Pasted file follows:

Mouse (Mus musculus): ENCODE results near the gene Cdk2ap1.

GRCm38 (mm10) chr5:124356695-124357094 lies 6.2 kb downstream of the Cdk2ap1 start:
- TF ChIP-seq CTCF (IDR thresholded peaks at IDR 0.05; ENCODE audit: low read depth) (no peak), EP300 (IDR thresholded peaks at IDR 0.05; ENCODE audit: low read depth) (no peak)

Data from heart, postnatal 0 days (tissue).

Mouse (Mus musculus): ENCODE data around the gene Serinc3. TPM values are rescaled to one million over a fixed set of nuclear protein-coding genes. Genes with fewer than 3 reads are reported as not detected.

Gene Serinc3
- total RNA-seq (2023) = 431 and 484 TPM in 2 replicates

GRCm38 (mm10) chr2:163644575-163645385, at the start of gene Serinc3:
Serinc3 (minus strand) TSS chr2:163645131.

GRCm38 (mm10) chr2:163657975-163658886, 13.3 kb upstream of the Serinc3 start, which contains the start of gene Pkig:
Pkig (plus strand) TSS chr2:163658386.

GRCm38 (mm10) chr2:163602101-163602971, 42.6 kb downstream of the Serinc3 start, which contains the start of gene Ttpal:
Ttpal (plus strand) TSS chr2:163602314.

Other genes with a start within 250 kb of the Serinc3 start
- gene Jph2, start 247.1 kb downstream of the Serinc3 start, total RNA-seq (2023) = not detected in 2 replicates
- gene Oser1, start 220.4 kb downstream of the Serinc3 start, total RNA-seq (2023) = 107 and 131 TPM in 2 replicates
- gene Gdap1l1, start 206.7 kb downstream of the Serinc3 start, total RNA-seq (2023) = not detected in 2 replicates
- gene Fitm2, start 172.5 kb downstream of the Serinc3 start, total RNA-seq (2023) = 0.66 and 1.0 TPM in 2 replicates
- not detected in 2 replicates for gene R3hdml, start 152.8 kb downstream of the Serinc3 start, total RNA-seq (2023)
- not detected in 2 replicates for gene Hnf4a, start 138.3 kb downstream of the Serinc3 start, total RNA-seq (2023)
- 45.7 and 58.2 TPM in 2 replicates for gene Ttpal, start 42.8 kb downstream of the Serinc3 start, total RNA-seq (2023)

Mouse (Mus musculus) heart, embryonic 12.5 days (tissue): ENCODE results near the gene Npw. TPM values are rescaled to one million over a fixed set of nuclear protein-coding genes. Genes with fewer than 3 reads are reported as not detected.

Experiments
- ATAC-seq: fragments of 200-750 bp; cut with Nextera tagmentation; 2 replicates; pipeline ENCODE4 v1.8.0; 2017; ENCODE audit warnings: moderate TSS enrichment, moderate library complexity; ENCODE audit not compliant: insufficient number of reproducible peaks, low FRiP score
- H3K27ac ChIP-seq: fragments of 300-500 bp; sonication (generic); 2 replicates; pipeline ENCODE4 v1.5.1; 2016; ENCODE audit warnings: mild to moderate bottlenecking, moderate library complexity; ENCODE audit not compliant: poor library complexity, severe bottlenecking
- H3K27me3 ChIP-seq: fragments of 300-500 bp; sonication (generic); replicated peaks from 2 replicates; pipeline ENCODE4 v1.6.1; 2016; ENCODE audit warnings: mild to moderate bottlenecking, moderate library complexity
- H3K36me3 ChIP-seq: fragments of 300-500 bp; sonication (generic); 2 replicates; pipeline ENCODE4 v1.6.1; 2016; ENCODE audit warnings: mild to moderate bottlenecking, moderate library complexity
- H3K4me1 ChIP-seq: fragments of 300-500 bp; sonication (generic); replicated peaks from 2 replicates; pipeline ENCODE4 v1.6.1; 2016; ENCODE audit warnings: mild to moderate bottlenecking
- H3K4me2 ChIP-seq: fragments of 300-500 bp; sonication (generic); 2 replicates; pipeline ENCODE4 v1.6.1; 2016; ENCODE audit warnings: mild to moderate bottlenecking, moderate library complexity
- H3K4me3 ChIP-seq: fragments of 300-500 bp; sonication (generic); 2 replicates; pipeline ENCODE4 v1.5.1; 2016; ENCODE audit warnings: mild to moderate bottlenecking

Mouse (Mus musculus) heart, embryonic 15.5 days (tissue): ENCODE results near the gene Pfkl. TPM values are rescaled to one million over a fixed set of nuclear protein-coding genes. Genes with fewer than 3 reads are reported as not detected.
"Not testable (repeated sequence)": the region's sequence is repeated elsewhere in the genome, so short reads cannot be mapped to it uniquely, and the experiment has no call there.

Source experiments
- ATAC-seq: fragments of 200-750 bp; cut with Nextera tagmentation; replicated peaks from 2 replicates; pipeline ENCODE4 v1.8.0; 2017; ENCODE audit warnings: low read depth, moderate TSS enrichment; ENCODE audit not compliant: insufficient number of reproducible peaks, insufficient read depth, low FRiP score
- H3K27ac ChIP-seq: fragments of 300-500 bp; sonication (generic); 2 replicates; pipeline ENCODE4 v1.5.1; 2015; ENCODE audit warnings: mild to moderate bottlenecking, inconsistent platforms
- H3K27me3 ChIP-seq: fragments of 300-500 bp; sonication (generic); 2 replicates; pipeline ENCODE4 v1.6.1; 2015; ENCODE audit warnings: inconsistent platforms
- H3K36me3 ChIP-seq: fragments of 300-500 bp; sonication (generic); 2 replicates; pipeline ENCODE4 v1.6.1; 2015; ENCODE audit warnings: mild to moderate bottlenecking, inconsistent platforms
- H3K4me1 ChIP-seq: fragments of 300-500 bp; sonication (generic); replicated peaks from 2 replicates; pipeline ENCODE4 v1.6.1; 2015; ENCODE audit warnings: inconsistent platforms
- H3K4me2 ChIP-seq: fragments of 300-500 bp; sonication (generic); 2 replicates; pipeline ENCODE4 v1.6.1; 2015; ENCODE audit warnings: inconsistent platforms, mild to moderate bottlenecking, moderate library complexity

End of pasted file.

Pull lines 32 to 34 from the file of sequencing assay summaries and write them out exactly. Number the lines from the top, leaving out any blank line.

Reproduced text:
"Not testable (repeated sequence)": the region's sequence is repeated elsewhere in the genome, so short reads cannot be mapped to it uniquely, and the experiment has no call there.

Source experiments
- ATAC-seq: fragments of 200-750 bp; cut with Nextera tagmentation; replicated peaks from 2 replicates; pipeline ENCODE4 v1.8.0; 2017; ENCODE audit warnings: low read depth, moderate TSS enrichment; ENCODE audit not compliant: insufficient number of reproducible peaks, insufficient read depth, low FRiP score